The state penitentiary in Baltimore has been locked down since Monday partly because inmates were dissatisfied with the coordinator of Muslim religious services and became unruly, according to a spokesman for the Division of Correction.
About 150 prisoners on Sunday morning and 50 on Monday refused to leave their cells for breakfast, Sgt. Gregory M. Shipley, the spokesman, said yesterday.
During a recreation period Monday afternoon, two telephones were ripped from a wall. The warden then decided to lock down the Maryland Penitentiary and initiate a shakedown -- an TTC intensive search -- of the facility.
Some Muslim inmates have expressed discontent with the person in charge of Muslim services, Sergeant Shipley said. "They're just not happy with his services, and I believe there are three or four groups of Muslims there all wanting to be satisfied by this one Muslim coordinator."
Some prisoners also objected that movies were shown in small rooms.
The coordinator holds services for the Moorish Science sect and several Sunni Muslim sects. The Nation of Islam is forming a group in the prison that is seeking official recognition, Sergeant Shipley said.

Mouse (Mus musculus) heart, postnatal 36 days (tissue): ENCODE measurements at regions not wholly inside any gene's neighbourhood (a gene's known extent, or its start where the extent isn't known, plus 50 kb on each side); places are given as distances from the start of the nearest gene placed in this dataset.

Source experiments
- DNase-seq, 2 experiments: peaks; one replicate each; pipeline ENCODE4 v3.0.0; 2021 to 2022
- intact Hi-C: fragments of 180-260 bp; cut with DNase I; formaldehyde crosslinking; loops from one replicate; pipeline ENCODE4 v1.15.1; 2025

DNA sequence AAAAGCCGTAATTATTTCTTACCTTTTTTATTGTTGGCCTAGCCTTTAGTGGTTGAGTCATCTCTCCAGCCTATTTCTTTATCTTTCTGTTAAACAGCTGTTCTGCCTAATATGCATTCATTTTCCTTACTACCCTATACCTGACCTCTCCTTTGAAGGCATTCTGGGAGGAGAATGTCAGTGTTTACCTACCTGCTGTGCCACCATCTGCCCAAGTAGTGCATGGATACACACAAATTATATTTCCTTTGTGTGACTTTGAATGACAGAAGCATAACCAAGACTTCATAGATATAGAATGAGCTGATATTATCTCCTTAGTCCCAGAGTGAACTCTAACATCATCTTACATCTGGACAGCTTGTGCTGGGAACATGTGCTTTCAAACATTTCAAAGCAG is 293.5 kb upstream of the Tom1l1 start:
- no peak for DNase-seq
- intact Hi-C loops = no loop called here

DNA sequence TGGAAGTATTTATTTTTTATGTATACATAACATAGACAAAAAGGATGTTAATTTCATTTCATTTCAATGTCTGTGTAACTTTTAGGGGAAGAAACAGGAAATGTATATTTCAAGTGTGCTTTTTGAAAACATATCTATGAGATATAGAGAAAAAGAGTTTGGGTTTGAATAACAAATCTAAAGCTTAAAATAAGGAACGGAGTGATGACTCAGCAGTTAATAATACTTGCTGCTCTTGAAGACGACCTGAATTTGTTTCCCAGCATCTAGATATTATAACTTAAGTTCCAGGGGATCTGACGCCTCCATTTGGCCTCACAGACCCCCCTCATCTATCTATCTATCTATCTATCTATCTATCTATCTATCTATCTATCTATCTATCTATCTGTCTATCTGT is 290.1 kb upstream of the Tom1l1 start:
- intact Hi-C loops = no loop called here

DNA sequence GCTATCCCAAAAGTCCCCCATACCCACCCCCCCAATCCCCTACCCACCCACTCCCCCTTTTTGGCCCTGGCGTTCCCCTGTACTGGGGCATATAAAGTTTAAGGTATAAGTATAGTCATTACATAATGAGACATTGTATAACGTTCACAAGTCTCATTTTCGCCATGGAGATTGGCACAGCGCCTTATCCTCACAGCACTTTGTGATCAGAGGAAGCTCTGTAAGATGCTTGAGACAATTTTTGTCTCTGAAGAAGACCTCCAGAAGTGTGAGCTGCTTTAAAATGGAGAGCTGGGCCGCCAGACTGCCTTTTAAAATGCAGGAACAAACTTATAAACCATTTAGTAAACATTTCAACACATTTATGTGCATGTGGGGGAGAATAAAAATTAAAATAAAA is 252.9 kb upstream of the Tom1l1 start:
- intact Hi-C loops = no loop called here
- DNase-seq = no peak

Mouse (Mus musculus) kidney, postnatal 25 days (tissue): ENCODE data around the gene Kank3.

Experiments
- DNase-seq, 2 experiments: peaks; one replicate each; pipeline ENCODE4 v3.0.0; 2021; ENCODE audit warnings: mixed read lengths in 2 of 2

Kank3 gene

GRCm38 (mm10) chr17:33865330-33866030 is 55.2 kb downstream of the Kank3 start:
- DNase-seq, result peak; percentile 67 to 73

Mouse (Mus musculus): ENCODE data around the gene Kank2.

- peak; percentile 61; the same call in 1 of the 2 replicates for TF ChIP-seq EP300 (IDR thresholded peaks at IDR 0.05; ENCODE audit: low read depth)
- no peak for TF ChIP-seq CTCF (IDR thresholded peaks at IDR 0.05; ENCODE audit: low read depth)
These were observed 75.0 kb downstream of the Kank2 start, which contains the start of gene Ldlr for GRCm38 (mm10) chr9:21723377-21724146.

"This Muslim coordinator is having to deal with all of those and while they are all part of the Muslim faith, they all have varying requirements and procedures, and it's difficult to satisfy each one of these individuals," Sergeant Shipley said.
Inmates are also reportedly unhappy that they are not able to attend weekly movies in the prison's auditorium, which holds 350 people, Sergeant Shipley said. The state fire marshal recently inspected the auditorium and ruled that it was unsafe to occupy that many inmates.
The warden instead bought video cassette recorders for each cell block and the movies, which are screened on Saturdays, are now held in the day room of each housing unit.
The inmates are confined to their cells and all prison programs have been canceled. No visits are being allowed. Nothing significant has been found in the shakedown.
The lockdown will continue until the search of the facility is complete and the warden is satisfied that the mood among inmates has calmed, Sergeant Shipley said.